Another year, another Call of Duty. As long as this series continues to make Scrooge McDuck levels of cash, Activision will continue to churn them out. Call of Duty: Ghosts is the latest in a lineage of yearly sequels, and appears on pretty much every platform under the sun — yes, even Nintendo’s beleaguered Wii U.
Call of Duty: Ghosts is essentially the same exact game that you’ll find on every other console. You get your super-dumb campaign (There’s a dog! Explosions! Plot twists! Emotions!), full multiplayer suite, and bonus Extinction mode. It’s all here, and it’s just as competent as it is on other platforms. If you’d like to read more details about what those modes entail, check out our full reviews for PlayStation 4 and Xbox 360.
While it may not look as stunning as the next-gen versions of the game, it can still go toe to toe with the Xbox 360 version on most fronts. The frame rate is stable and the controls are perfectly functional. The textures, however, seem washed out in comparison; surprising, since Call of Duty: Black Ops 2 seemed to port over to the Wii U just fine in that regard. It doesn’t affect the overall experience too much, but it’s definitely noticeable, especially when you look at the myriad screens and displays that litter Ghosts’ war-torn landscape.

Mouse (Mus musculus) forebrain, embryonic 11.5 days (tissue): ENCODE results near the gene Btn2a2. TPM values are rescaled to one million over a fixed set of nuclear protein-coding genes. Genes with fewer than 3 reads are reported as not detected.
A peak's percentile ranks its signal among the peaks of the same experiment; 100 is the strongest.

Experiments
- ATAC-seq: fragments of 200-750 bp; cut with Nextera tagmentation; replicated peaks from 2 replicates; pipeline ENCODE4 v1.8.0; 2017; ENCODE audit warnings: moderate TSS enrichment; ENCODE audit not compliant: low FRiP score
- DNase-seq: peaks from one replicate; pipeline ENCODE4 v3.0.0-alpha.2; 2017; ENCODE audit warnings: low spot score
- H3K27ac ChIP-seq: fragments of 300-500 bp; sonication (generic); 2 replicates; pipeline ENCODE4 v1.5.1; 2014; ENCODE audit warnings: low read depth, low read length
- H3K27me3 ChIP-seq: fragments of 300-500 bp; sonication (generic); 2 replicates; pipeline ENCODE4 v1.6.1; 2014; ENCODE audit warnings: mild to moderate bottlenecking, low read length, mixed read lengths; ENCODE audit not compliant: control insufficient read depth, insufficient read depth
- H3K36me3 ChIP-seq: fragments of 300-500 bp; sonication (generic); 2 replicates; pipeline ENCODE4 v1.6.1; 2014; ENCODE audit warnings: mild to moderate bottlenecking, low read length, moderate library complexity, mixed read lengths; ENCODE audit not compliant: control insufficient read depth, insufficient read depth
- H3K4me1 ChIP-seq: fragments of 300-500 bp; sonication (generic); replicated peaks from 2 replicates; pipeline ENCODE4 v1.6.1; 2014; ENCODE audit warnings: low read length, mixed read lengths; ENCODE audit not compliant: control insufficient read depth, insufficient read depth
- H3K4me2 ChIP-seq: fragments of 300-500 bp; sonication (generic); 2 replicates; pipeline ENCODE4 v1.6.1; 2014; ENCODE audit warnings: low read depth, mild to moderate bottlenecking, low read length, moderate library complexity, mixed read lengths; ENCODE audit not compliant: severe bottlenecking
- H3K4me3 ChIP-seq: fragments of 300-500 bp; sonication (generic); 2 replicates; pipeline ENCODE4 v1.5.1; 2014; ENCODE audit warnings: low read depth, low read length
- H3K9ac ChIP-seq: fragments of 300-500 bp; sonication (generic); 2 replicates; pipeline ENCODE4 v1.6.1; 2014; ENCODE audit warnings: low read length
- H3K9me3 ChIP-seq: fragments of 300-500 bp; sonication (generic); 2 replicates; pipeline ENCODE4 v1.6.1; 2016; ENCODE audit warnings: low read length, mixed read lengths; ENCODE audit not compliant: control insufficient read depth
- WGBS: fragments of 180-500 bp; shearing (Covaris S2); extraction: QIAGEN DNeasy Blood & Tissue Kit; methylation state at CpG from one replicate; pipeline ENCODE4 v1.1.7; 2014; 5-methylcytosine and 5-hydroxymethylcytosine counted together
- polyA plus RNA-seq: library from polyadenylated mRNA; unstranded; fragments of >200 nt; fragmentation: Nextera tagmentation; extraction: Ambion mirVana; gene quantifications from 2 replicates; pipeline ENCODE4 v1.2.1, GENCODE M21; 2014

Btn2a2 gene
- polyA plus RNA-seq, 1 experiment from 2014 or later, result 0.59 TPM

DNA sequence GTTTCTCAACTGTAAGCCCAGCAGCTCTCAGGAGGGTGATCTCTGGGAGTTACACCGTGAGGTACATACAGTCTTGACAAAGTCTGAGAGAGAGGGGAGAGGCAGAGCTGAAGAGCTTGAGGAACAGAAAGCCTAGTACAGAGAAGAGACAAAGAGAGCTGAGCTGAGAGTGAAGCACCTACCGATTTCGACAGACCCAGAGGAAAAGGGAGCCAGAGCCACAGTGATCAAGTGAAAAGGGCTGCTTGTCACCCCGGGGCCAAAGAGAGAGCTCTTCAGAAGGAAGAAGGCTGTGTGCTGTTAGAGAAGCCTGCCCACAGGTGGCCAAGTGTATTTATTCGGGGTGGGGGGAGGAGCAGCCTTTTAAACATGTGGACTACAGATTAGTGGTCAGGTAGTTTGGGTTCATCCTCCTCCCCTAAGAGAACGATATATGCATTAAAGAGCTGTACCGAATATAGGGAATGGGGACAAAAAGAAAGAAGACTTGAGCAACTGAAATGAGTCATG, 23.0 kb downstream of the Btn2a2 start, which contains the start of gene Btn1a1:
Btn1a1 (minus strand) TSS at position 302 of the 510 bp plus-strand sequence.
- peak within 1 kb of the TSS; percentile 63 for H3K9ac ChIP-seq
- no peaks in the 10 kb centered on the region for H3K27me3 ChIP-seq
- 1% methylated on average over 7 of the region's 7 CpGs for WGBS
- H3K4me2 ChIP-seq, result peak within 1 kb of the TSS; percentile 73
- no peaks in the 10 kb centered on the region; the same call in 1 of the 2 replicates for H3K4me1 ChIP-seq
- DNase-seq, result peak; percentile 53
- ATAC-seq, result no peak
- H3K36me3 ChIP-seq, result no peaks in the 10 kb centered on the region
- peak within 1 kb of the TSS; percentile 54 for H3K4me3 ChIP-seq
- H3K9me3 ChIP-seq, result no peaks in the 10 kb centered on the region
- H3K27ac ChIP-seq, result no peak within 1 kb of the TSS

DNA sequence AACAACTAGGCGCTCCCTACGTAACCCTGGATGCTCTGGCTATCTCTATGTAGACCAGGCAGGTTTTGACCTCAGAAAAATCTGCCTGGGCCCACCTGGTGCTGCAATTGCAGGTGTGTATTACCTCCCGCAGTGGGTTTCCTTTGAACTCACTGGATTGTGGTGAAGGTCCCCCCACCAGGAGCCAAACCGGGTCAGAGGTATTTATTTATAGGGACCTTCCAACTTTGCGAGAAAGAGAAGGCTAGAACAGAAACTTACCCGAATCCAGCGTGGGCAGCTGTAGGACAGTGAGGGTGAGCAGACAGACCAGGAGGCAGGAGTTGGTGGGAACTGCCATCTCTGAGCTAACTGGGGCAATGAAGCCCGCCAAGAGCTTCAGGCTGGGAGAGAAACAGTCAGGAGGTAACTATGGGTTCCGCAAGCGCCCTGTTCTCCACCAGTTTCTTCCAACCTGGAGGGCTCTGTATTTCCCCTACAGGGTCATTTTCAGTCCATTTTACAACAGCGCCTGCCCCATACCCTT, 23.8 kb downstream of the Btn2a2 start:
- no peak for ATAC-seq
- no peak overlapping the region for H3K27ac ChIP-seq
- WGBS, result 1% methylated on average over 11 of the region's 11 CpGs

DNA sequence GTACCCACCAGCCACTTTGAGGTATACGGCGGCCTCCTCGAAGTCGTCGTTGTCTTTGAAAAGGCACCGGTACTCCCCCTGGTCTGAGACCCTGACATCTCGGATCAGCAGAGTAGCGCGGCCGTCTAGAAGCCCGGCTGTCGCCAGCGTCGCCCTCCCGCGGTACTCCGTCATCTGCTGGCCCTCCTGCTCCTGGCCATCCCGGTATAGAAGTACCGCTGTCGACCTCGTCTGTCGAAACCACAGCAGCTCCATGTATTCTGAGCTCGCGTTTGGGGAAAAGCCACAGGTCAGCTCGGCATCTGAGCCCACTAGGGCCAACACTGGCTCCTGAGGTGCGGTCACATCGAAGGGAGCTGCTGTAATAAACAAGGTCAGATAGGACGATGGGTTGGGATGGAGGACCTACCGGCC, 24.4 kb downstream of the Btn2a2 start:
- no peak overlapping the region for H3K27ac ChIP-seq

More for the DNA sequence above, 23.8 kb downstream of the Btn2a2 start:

For lackluster visuals, you get the standard second screen experience, and once again, it works just fine here. Whether you use the GamePad’s screen for weapon loadouts and maps, or you decide to use it as a way to play the game on its screen while you’re lying in bed, it functions exactly how you’d expect. The text can be a bit hard to read, but luckily the game’s objectives don’t really require much analysis past “go here, press this button.” The GamePad doesn’t add much to the overall experience, but being able to play the game on its screen is a nice touch.
The Wii U version of Ghosts brings another feature to the table, though this one’s not so good: there is virtually no one playing online. The highest number of simultaneous users I counted was around 1700 people, and if Black Ops 2 was any indication, it’s not going to get much better. The multiplayer runs great, and I never experienced any problems with the actual playing of it, but it’s a bit hard to recommend such a multiplayer-centric title when there’s no one actually playing online — which is pretty sad, because this problem is entirely out of the hands of the developer.